Kenya is ethnically heterogeneous with a population of over 40 million people speaking over 50 languages.4The language policy recognized the challenges faced as a result of diversity and attempted to implement mother tongue in areas where one ethnic group resides. In areas with different groups Kiswahili or English was to be used.1 This policy however, does not mitigate on the challenges faced by children who due factors like migration to places where their languages are not used face. There are children who come to school and find that the language used in school is different from the one they are familiar with. This makes these children to use code-switching to other languages in order to communicate.5 Study done by Mbaabu,6 shows that admission of children to preschools is not pegged on the language of instruction hence all preschools admit children from diverse linguistic backgrounds. Further the language of instruction is not considered when recruiting preschool teachers. This means that there are preschool teachers teaching children with the language the children are not familiar with. Since learners linguistic background is not considered when admitting children to the preschools, it is common to find teachers who are unfamiliar with the child’s language in E.C.D. classrooms.7 This therefore means that there is curriculum content that are taught and not understood by the children. Efforts should therefore be made to ensure children are helped to understand what they are taught.

  1. Research Design

This study adopted a descriptive research design using survey method. The descriptive design was preferred because it allows the participants to describe the difficulties they face in an accurate way. The qualitative approach which entails the use of questionnaires to gain a deeper understanding on language related barriers in teacher-child interaction in preschool was used. The survey method allows participants to answer questions on issues affecting them hence was useful in the study. The qualitative approach was used because it is flexible hence allows the researcher to get in-depth information through the use of open-ended questions in the questionnaires.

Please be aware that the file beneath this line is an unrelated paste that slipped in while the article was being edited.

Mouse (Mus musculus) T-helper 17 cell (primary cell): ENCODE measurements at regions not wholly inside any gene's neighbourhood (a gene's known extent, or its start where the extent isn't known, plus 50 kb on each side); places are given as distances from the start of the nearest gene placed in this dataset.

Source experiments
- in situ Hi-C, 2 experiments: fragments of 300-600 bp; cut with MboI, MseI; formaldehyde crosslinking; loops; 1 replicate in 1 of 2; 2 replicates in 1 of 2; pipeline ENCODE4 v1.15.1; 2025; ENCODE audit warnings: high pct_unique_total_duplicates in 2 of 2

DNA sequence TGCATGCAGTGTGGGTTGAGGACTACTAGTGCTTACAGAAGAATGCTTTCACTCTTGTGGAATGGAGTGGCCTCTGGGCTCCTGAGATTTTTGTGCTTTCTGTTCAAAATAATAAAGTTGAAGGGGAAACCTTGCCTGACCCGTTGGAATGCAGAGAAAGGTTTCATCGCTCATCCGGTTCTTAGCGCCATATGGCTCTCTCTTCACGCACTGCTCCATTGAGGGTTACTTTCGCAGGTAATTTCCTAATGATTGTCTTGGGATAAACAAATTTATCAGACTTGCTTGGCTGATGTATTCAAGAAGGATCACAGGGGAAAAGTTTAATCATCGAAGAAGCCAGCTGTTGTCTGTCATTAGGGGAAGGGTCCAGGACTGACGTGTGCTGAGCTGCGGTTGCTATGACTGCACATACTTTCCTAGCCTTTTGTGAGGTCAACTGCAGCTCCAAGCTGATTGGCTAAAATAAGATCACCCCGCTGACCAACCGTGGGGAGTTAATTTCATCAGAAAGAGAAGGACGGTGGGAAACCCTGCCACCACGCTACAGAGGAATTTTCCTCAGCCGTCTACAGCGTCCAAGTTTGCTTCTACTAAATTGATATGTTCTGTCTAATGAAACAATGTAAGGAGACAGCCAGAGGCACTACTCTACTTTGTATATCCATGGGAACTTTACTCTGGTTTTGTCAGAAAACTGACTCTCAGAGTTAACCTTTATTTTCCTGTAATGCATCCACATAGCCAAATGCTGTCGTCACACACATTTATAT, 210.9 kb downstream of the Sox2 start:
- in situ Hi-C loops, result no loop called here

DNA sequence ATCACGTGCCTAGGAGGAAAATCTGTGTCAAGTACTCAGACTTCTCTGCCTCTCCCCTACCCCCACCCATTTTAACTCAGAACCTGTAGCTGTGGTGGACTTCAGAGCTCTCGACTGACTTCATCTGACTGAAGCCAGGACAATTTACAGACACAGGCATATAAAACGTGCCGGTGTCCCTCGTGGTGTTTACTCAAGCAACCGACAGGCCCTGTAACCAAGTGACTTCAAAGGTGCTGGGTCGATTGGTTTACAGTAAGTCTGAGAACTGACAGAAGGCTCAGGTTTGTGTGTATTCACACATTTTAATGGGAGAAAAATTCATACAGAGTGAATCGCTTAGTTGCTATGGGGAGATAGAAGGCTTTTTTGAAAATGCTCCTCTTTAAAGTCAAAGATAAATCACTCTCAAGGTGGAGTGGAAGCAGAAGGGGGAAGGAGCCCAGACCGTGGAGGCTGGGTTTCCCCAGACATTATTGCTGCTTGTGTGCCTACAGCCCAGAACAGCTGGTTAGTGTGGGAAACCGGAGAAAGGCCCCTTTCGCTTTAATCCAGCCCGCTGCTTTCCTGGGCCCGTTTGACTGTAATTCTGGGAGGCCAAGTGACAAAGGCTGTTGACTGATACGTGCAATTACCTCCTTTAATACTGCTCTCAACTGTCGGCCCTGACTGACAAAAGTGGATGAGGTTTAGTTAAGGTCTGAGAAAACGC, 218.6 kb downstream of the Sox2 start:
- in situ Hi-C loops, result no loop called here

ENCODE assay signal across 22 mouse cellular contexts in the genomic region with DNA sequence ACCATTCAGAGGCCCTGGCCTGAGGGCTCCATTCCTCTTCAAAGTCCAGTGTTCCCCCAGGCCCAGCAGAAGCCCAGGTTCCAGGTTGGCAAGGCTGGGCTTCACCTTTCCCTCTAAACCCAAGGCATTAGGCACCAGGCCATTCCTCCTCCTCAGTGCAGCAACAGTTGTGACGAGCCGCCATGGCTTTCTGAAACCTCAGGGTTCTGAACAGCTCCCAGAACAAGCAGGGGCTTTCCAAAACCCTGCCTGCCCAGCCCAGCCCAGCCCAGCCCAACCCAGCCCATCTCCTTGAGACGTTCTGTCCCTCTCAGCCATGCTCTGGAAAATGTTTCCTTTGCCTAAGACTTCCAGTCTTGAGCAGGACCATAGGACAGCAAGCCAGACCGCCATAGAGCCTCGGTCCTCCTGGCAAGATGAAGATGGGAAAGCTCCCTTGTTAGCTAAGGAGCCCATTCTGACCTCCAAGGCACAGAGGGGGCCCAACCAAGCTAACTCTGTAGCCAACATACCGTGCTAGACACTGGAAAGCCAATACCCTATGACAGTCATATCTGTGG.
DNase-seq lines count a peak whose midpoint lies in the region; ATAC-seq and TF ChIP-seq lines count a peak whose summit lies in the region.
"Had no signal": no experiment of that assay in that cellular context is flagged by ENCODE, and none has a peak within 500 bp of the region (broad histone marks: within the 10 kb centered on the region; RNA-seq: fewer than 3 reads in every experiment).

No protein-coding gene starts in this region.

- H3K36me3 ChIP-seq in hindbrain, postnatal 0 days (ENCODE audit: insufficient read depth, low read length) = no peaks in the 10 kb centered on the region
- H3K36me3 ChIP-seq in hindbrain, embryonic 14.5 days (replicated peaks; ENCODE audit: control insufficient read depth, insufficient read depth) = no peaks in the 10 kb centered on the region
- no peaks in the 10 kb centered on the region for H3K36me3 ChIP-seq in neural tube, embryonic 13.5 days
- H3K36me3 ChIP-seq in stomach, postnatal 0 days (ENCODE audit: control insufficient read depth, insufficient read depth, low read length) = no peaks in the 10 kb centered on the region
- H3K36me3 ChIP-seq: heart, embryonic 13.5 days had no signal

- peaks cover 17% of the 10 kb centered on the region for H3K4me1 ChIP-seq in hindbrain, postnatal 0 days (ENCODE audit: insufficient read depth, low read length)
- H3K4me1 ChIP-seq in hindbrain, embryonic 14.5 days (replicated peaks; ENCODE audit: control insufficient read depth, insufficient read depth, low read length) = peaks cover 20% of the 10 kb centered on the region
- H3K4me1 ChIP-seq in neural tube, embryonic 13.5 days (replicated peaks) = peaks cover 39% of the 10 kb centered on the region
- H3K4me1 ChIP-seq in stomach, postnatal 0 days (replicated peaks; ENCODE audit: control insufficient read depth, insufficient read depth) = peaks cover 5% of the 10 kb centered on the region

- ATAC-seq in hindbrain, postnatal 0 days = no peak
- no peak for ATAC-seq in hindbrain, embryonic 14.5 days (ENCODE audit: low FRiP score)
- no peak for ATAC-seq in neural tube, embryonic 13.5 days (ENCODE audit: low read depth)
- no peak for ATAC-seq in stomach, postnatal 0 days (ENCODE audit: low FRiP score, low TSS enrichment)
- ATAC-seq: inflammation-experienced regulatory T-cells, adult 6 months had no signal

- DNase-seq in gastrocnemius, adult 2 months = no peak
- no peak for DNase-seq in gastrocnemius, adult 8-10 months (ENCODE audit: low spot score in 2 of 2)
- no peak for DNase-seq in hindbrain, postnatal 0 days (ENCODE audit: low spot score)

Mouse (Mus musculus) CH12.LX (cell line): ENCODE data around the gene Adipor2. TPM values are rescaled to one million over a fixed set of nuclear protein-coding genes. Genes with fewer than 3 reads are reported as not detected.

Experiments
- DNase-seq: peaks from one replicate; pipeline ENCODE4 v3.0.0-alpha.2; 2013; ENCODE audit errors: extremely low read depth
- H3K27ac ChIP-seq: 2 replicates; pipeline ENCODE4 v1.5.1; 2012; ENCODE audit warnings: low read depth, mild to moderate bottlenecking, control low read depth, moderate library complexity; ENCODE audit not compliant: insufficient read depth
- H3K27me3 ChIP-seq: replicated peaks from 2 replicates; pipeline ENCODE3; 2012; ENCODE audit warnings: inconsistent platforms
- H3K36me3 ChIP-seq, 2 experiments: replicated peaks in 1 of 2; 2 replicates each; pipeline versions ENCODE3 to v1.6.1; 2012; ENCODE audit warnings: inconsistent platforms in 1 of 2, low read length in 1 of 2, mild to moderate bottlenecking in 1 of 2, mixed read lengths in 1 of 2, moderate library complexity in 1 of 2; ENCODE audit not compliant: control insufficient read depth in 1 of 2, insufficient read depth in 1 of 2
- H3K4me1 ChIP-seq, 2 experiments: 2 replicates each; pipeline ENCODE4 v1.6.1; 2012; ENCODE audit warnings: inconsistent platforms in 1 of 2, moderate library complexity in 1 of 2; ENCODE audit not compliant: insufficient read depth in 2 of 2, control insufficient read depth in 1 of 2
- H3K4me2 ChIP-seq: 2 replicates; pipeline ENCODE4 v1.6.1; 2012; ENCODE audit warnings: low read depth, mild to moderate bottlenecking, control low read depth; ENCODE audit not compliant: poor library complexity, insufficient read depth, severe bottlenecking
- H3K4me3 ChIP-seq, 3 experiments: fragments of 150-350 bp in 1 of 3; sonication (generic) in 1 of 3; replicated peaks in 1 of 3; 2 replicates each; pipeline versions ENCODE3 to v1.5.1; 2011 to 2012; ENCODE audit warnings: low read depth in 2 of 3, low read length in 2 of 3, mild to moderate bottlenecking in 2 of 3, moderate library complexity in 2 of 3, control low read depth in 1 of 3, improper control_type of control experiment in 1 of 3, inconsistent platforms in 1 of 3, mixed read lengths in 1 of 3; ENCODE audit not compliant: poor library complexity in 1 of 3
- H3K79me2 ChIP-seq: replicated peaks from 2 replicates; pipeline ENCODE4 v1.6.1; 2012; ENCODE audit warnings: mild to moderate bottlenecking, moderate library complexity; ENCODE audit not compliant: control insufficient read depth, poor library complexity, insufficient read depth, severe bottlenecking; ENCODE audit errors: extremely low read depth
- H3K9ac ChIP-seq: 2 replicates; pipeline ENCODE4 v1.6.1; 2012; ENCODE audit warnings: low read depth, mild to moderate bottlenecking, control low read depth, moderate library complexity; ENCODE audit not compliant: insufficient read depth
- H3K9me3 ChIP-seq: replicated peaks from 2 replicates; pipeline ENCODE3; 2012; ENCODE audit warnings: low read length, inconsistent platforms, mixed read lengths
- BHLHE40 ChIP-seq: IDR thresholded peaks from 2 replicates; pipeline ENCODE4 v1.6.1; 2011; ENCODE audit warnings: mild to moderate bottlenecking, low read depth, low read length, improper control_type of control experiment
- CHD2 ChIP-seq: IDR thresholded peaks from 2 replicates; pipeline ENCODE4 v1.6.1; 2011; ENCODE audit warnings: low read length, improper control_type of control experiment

Research method

The study adopted qualitative approach where the questionnaires were used to collect data.

  1. Location of the study

The study was conducted in Nyakach sub County in Kisumu County. Nyakach Sub County has three divisions, which are Lower Nyakach, Upper Nyakach and West Nyakach. The sub county is cosmopolitan in nature having several communities settling together for economic reasons. The area is predominantly occupied by the Luo community. The language of the catchment area is Dholuo. However there are other communities living among them with young children who are enrolled in the preschools within the sub- County. This therefore means that learning should be conducted in Kiswahili according to the language in education policy. This brings in the challenge to both teachers and children as the language (Kiswahili) is rarely used outside the school environment. The location therefore has challenges related to language of instruction. The required data was sought from the preschools in the sub-county. This location was selected owing to its cosmopolitan nature, since it harbours Sondu town, Nyabondo Complex, Pap Onditi sub-county headquarters inhabited by people from various communities working and doing business in the region hence the schools have children and teachers who experience language related barriers in their classrooms (Table 1).

Category of school


Number of teachers







Table 1 Distribution of target population

Source: Research Data

  1. Sampling techniques and sample size

Sampling technique is the process of identifying the entities to be included in a sample. Sample size on the other hand is the number of observations in a sample.8